The Department of Anthropology at The University of New Mexico is celebrating Asian American and Native Hawaiian/Pacific Islander Heritage Month in May with a website page full of resources about history, racism, culture, and many other topics.
The effort to officially recognize Asian American and Pacific Islander contributions to the United States began in the late 1970s and took over 10 years to make it a permanent month-long celebration.
In 1977, New York representative Frank Horton introduced House Joint Resolution 540, which proposed proclaiming the first 10 days of May as Asian/Pacific American Heritage Week. Hawaii Senator Daniel Inouye introduced a similar joint resolution the same year. When the resolutions did not pass, representative Horton introduced House Joint Resolution 1007 the following year, which requested the president to proclaim a week during the first 10 days of May starting in 1979, including May 7 and 10, as Asian/Pacific American Heritage Week.
After the House and the Senate passed the Resolution, President Jimmy Carter signed it into Public Law 95-419 on October 5, 1978. From 1980 to 1990, each president passed annual proclamations for Asian/Pacific American Heritage Week. In 1990, Congress expanded the observance from a week to a month. May was annually designated as Asian/Pacific American Heritage Month in 1992 under the George H. W. Bush administration with the passing of Public Law 102-540. Asian/Pacific American Heritage Month was renamed as AAPI Heritage Month in 2009.
President Joe Biden issued a Proclamation for Asian American and Native Hawaiian/Pacific Islander Heritage Month on April 29.
"During Asian American, Native Hawaiian, and Pacific Islander Heritage Month, our Nation celebrates the diversity of cultures, breadth of achievement, and remarkable contributions of these communities; of brave immigrants who, motivated by the promise of possibilities, picked up their lives and found new homes here; of native peoples who have stewarded these lands since time immemorial; and of community leaders shaping a brighter future for us all. Throughout our history, they have represented the bigger story of who we are as Americans and embodied the truth that our diversity is our strength as a Nation." Read the full proclamation on the White House website.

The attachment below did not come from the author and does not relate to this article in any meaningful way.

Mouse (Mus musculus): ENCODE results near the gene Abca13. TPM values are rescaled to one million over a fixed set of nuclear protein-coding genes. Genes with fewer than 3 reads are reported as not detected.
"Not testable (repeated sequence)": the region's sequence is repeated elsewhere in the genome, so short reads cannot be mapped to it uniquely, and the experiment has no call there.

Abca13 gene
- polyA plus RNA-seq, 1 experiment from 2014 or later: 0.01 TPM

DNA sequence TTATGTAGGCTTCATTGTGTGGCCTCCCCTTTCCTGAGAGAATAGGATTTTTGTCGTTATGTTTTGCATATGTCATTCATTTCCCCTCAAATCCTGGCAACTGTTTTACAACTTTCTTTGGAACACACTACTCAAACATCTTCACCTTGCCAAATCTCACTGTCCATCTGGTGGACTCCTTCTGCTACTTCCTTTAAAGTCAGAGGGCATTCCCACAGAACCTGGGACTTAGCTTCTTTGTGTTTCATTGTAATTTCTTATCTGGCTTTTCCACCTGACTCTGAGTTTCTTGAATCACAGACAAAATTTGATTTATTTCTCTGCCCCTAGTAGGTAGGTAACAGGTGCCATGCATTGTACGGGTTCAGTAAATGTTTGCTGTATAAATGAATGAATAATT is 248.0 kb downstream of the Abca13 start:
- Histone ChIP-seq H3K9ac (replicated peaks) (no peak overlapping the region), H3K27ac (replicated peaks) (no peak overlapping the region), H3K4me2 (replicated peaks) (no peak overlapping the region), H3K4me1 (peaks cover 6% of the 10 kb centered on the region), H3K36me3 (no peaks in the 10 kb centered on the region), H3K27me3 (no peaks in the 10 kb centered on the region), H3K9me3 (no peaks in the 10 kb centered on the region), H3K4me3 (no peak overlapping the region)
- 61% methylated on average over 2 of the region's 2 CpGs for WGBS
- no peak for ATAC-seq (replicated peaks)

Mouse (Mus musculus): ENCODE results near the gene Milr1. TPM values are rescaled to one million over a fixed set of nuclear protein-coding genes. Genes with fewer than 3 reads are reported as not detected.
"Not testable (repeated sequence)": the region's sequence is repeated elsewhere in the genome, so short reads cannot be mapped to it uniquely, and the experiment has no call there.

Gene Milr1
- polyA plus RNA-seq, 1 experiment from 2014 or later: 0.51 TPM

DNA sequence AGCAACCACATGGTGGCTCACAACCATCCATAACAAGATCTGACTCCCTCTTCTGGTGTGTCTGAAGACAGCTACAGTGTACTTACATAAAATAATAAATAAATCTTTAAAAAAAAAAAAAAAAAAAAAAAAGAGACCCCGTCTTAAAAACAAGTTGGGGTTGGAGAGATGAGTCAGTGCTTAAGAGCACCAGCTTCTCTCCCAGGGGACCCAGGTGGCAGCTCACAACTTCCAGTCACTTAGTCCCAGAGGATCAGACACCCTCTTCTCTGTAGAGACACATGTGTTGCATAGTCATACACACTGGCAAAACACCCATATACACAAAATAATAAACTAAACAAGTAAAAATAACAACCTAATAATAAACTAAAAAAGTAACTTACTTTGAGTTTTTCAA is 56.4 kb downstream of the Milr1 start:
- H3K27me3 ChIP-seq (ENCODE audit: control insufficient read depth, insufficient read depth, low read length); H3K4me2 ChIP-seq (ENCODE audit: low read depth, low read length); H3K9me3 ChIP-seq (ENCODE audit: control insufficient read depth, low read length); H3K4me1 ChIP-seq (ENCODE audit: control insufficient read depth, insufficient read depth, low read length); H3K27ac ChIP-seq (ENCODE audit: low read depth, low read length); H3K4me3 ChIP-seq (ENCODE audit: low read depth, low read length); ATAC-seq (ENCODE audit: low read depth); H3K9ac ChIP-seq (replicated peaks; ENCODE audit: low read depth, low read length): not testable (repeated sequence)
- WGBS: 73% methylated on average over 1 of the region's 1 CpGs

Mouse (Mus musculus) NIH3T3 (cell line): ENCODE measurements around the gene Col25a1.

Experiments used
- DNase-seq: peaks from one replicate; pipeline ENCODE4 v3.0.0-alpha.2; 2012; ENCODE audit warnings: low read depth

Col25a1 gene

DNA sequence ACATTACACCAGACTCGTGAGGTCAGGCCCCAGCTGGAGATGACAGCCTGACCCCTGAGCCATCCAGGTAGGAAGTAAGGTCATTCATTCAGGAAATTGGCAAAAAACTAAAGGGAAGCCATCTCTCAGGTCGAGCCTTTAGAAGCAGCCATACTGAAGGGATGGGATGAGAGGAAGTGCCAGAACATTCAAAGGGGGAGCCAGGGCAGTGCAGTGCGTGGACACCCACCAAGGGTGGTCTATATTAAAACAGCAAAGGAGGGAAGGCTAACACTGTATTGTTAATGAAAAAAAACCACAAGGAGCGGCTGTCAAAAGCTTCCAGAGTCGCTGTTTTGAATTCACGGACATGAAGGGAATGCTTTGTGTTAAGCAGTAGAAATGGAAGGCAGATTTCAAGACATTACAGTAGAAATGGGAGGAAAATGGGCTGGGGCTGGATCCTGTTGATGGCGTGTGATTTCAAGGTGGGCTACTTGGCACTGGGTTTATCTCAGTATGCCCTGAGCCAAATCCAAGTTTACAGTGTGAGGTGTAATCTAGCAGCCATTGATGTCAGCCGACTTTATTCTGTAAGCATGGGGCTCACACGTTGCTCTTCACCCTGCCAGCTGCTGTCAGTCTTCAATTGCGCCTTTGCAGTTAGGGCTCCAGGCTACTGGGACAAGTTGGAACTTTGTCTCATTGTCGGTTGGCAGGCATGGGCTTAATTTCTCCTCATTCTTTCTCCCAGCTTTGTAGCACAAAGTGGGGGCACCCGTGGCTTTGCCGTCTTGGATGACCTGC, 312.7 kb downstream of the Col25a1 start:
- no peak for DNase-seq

He also observed that Vice President Kamala Harris is the first person of South Asian descent to serve as Vice President.
More information from the federal government is available on the Asian Pacific American Heritage Month site.
Among the resources on the UNM campus for students is the Asian American Pacific Islander Resource Center, which was established during the 2021-2022 academic year. The mission of the Asian American Pacific Islander Resource Center is to build a sense of belonging for students of Asian/Pacific Islander/Desi American Heritage at UNM and provide culturally relevant programs that cultivate Asian/Pacific Islander leaders within communities.
The Anthropology Department website page also includes information, videos, and photos about UNM scholars, research, local, state, and national events, and much more.
For more on Asian American and Native Hawaiian and Pacific Islander heritage, go to the Anthropology department website page.
Image: Granada Relocation Center National Historic Landmark, a WWII Japanese American internment camp also called Amache, in Colorado.